Not a flattering picture. This WSJ piece talks about money-losing state owned companies, costly but unneeded infrastructure, zombie companies, increasing levels of debt, and a lot more. This is nasty stuff. But is this just a crazy exaggeration? Maybe.

Unreliable data 

However, the fact is that the dark scenarios and the extra worry about China are due in large part to an opaque system that produces dubious, and mostly self-serving information. We simply do not have all the facts. Therefore, it is much harder to understand what’s really going on.

And here is at least one key root problem about China. In large part we do not know what’s really going on because we cannot trust official Chinese economic statistics.

It is an almost universally acknowledged fact that Beijing releases only optimistic, doctored economic data. In other words, “they cook the books”. Their data on GDP growth, productivity, unemployment is fake.

Big lies? 

What we do not know is how deep these lies go. Are they doing just a little “air brushing”, some minor embellishments? Or are we talking about massive data fraud? We simply do now know.

And precisely because we do not have a vetted, reliable baseline regarding GDP growth, inflation, unemployment, productivity, manufacturing growth and more, when something really strange and unusual occurs, like the sudden and deep Shanghai Stock Market losses, some are inclined to think the worst.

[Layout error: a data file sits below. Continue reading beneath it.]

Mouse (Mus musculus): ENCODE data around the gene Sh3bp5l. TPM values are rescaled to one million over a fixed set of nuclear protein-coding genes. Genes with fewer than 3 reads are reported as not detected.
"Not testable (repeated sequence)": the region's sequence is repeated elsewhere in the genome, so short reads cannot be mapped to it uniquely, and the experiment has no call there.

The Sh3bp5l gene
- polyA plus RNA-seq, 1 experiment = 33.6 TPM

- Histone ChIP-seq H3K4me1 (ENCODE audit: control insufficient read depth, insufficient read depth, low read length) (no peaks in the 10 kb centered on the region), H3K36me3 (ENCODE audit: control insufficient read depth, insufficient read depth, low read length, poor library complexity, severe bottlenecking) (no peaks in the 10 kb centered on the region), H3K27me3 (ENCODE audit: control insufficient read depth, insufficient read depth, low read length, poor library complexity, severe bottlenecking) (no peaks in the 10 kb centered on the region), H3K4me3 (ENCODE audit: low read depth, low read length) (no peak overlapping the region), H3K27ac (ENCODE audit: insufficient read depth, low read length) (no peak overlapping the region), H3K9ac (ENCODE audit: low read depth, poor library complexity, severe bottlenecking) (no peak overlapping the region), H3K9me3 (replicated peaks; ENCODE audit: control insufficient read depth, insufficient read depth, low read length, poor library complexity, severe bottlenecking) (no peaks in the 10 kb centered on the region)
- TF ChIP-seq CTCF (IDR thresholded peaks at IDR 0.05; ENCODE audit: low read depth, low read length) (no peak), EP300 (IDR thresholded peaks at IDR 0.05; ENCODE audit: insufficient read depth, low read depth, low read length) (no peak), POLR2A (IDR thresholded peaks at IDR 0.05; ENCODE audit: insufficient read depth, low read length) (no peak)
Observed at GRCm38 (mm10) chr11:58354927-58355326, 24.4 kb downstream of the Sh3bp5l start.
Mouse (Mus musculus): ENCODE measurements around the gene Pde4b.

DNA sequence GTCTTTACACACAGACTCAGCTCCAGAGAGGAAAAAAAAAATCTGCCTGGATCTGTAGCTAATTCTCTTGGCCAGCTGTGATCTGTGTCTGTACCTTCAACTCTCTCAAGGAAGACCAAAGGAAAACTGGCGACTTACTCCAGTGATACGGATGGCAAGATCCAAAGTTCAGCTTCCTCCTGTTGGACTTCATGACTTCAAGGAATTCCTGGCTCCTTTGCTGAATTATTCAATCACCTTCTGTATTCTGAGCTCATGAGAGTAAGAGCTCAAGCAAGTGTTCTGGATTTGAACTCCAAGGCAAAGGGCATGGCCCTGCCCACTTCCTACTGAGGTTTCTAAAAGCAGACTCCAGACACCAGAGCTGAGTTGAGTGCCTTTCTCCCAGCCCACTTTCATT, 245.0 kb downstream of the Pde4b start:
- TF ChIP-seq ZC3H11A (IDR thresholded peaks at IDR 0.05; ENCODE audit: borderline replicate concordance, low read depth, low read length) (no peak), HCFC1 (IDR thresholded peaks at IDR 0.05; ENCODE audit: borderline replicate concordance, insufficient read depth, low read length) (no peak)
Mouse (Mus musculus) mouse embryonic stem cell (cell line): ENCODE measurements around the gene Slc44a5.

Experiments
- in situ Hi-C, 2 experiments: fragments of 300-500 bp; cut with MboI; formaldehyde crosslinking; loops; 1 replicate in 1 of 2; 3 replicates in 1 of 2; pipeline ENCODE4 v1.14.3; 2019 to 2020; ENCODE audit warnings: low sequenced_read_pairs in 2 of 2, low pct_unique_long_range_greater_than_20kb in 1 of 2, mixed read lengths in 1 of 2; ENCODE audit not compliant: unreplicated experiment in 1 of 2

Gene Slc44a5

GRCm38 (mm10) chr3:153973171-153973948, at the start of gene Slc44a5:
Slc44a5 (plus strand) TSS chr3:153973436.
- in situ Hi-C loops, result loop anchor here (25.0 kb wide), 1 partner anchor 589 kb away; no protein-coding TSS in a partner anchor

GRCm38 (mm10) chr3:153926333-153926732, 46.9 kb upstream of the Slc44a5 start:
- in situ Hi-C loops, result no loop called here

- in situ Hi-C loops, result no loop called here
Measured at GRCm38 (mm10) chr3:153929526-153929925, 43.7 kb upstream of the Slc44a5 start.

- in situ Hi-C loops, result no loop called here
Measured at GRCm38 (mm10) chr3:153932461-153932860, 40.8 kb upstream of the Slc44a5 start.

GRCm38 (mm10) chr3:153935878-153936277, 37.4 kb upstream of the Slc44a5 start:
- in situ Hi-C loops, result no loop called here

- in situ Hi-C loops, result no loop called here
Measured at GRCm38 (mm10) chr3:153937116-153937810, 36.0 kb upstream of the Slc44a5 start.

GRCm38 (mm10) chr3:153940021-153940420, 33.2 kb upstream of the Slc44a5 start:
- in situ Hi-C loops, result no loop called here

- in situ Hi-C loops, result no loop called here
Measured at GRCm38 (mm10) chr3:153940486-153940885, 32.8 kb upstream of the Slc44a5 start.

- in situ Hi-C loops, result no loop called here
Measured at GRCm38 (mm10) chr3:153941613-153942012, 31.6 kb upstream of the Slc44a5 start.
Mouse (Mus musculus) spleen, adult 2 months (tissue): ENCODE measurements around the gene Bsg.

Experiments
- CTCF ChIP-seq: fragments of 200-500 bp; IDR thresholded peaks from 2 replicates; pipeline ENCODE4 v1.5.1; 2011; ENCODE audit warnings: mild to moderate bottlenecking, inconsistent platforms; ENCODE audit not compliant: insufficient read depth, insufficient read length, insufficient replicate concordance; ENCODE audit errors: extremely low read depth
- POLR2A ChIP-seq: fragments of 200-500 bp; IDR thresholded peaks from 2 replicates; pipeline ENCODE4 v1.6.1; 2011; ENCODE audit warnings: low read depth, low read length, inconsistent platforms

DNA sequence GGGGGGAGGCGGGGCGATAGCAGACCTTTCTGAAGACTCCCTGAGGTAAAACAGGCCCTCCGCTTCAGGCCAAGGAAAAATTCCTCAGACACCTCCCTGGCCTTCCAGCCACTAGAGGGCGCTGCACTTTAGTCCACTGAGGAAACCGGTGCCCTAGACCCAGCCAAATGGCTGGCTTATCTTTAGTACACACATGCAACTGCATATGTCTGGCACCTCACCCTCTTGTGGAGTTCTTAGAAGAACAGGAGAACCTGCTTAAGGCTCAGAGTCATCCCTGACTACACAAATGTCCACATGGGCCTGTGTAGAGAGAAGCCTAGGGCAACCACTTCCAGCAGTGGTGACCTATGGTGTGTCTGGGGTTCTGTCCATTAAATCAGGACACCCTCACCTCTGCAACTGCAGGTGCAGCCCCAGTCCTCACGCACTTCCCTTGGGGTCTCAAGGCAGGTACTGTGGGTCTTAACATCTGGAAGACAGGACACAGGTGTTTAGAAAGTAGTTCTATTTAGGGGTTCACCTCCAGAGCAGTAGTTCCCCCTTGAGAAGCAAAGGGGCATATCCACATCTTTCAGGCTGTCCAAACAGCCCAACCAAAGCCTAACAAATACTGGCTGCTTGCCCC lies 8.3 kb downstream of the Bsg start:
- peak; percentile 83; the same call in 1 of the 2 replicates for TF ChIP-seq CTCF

No transparency 

Well, is China’s government going to become transparent any time soon? Don’t count on it. Don’t count on a privileged Communist Party oligarchy that owes its unchallenged supremacy to its reputation of infallibility to show poor data revealing that the leadership is delivering below plan these days. They will never do this.

Given all this, we are left with a lot of questions. We know that China is slowing down, but we do not know how much. We know that there is a lot of bad debt, but we do not know at what point this becomes truly toxic. We know that most State Owned Enterprises, SOEs, do not perform well. However, we do not know whether this is a manageable problem or a crisis. We know about huge environmental problems caused by past unchecked growth, but we do not know at what point grass-roots protests about severe pollution may morph into organized political opposition.

Not a market economy 

One thing we do know. Despite all the incredible changes, and despite its ability to lift hundreds of millions out of poverty, China has not completed its transition to market economy status.

In a real market economy it is assumed that the government publishes accurate economic data in a timely fashion. It is also assumed that the private sector leads development, while all publicly traded companies publish balance sheets audited by third parties with reputable credentials. Finally, it is assumed that independent media freely report on economic issues.

None of this exists in China. I repeat: “none of this”. 




The West Is Impotent Regarding North Korea

WASHINGTON – North Korea is at it again. Apparently dictator Kim Jong Un ordered another atomic test, claiming that this time it was a hydrogen device, and not a simple atomic bomb. On the basis of seismic data, Western observers dispute the claim, but everybody is worried.